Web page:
A little bit of serenity in the commercial district on Glendora Avenue in Glendora, California. Shop windows are a great subject for practicing your image capture skills. Many windows are dull, or “junked up” or just sort of “thrown together”, but then you come upon the occasional interesting or artistically arranged window, and if the lighting is not working against you (reflections on window glass, opposing color temperatures between incandescent lighting and full daylight, clean glass) and you might capture something interesting.
Here is another outpost of The Hat (my last Hat post), this one is located on old Route 66 in Glendora, California. I was out in the parking lot and on the sidewalk capturing images while Judy was inside, getting us a grilled cheese sandwich. The folks inside were apparently mystified why some guy would be outside taking photos of their restaurant. Easy answer: The Hat is an iconic roadside eatery with great graphics, and we dig their menu of foods that our medical practioners would tell us to avoid.
Glendora United Methodist Church, Glendora, California. What caught me eye when I came upon this scene was the placement of the church entrance right on the apex of the corner, I found it quite welcoming, and I also like the proportions of the entire building, how it seems to fit perfectly on the lot and is framed by the mature trees.
A typical winter day in Southern, California. Church of Jesus Christ, Latter Day Saints, on old Route 66 in Glendora, CA; the San Gabriel mountains in the background.
A doorway leading to 165, 167 and 169 North Glendora Avenue, Glendora, California. What worlds lie behind this doorway? You will have to pass through the portal to find out.
Returning to where this blog left at the beginning of last week, we are back in the city of Glendora, California where we captured another monumental structure, the First Christian Church. As the title of this post implies, on the surface the church building is a monument to the Christian Deity, however, I submit that it is really a monument to the people who founded this church. Those who organized and brought the first congregants together, who raised the funding and navigated through the process of building and furnishing the structure. Given that Christian religions see God as a manifestation of Man, I have to draw the conclusion that while church building’s may serve to celebrate, revere and worship their related Deities, the buildings themselves really serve as a monument to those persons who have successfully promoted the philosophical values embraced by their peer leaders. The people founded, nurtured and sustained the church, not some mystic Deity.
I am intrigued by the dark tones of the windows and other structural elements against the stark whiteness of the concrete structure, it really leaves me with a feeling of severity. Kind of like the severity of a religious zealot obsessed with punishing those who might transgress the moral standards of the zealot.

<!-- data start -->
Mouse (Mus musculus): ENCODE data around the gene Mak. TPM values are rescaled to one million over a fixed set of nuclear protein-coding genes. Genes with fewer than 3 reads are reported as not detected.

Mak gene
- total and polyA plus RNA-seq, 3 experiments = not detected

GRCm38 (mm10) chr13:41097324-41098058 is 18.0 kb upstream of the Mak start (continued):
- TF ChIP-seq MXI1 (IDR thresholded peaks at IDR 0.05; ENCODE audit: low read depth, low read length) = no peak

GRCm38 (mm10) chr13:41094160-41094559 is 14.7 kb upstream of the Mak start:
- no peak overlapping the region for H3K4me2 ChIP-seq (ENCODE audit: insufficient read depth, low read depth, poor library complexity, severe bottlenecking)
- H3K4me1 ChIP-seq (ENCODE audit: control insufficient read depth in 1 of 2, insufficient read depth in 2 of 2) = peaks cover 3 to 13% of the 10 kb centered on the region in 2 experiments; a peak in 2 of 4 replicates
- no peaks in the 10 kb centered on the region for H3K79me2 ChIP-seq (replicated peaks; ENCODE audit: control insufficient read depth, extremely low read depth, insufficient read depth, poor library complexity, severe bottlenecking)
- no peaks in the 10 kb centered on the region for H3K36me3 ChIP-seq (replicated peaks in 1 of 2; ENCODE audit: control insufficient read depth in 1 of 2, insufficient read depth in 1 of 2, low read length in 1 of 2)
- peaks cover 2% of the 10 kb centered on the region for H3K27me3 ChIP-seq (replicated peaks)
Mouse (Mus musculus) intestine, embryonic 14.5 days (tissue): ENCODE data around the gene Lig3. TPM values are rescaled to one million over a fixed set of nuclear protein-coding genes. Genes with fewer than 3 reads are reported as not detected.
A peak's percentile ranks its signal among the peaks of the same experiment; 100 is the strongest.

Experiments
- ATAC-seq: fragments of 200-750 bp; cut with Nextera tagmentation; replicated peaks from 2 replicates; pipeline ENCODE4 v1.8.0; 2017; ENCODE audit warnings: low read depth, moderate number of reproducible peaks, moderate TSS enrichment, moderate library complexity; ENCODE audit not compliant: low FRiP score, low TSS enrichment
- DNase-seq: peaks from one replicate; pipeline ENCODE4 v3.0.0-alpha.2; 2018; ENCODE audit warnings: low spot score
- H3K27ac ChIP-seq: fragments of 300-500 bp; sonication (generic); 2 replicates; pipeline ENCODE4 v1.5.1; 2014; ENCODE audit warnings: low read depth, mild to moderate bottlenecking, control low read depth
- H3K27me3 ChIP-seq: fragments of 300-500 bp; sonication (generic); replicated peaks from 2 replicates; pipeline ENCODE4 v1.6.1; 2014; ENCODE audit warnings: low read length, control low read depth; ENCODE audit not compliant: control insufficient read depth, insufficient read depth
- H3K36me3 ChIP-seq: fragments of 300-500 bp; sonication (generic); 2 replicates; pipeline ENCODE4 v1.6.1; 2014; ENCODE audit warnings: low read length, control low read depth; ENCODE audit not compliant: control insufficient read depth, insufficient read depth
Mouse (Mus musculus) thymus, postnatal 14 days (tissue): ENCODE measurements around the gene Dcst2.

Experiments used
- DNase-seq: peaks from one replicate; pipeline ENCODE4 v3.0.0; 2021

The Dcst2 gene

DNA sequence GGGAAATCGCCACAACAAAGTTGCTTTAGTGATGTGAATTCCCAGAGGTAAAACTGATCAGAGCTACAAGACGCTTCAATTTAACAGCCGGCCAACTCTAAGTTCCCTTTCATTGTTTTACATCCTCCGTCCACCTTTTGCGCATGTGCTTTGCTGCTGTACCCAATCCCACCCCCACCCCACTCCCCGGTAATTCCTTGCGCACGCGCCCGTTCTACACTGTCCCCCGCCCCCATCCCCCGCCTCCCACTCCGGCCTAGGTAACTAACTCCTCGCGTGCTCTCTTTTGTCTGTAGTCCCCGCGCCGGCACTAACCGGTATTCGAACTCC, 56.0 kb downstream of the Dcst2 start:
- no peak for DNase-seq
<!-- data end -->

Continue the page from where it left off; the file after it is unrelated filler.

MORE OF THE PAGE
Please click the image to view in high resolution.
One can make the argument that any given city hall building is a monument to self (those that founded and developed the city). Here is a monument in front of a monument. The Glendora, California City Hall, “guarded” by a monument in the form of an obelisk that was erected by the Daughters of the American Revolution on the city’s centennial, although it would appear from the inscription that the obelisk is another monument to self:
IN COMMEMORATION OF
THE HUNDREDTH ANNIVERSARY
OF THE CITY OF GLENDORA
THE SEVENTY-FIFTH ANNIVERSARY OF
THE INCORPORATION OF THE CITY OF GLENDORA
THE TWENTY-FIFTH ANNIVERSARY OF
THE PRESENTATION OF
THE CENTURLON VAULT AND OBELISK
THIS MARKER IS PLACED AND DEDICATED OCTOBER 1985
DAUGHTERS OF THE AMERICAN REVOLUTION
MRS. ROYAL WHATLEY – REGENT
MRS. BARBARA ALBRECHT – HISTORIAN
MRS. RALPH FISHER – ADVISOR
This facade and entry of the Peaches & Cream Day Spa were captured just up the street from the corner where we started a walk to capture shop windows, Foothill & Glendora Avenue, in Glendora, California. (Depicted in the Waiting For The Light image from this past Monday.) I had a heck of a time trying to get the horizontal lines straight in this image, lines towards the top seemed at odds with lines at the bottom. There is a slight incline of this street as it heads up towards the mountains, I think I might have been better off if I had just made the roof line perfectly level, instead of compromising between the levelness of the roof line and the levelness of the baseline of the building.
It was an early summer evening in Glendora, California when we came upon this scene. The light changed to green and the woman went on here way, and we proceeded across and up the street to capture shop windows in the fading light.